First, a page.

Islam and Democracy: What is the Real Problem?
Topic : Islam and Democracy: What is the Real Problem?
Date : Saturday 6 April 2013
Venue : International Institute of Advanced Islamic Studies (IAIS)
Islam is perceived as the root of the authoritarian polity in many Muslim countries in the world. Islam is seen as patriarchal and lacks any concept of citizenship and freedom since its belief in God’s sovereignty that somehow diminished popular power.
Many Islamists who, in the name of their religion, suspect democracy as a “foreign construct” and suspend popular will in favor of God’s sovereignty have made these views more apparent. However there exists among the Islamic activists who tend to project an inherently democratic spirit of Islam, claiming it to be a religion of tolerance, pluralism, justice, and human rights.
Methodologically, both the opponents and the proponents share in their approach an exclusive commitment to texts, drawing the philosophical arguments on the reading of the scriptures. There is rarely a discussion, moreover, on how these meanings vary in different historical junctures.
Considering that “sacred” injunctions are matters of struggle, of competing “readings”, they are, in other words, matters of history. Humans define their truths. The individuals or groups that hold social power can assert and dominate those truths.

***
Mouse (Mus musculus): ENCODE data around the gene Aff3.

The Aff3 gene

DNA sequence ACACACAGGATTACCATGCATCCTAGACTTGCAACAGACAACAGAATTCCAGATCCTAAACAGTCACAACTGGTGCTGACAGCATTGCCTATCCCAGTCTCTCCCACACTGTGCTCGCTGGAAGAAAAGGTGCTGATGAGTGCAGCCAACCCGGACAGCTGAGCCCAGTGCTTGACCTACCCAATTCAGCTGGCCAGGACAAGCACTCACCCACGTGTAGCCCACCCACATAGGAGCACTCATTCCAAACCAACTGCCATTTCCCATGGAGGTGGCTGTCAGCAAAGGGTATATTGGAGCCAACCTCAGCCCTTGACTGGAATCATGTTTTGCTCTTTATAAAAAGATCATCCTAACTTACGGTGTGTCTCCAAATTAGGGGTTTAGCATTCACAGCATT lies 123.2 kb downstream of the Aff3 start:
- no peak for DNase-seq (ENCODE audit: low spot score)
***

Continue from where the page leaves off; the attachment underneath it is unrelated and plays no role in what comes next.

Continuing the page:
More importantly, the question is not whether Islam is or is not compatible with democracy or by extension modernity, but rather under what conditions Muslims can make them compatible. There is nothing intrinsic in Islam that makes it inherently democratic or undemocratic. We, the social agents, determine the inclusive or authoritarian thrust of religion.
And from this perspective, religion is nothing but a body of beliefs and ideas that invariably makes claims to authentic meaning, to a higher truth.
Opening speech by Prof Mohammad Hashim Kamali
Dr Dzulkefly Ahmad – PAS
Dr Ahmad Farouk Musa – IRF
Prof Syed Farid Alatas – NUS
Prof Karim Douglas Crow – IAIS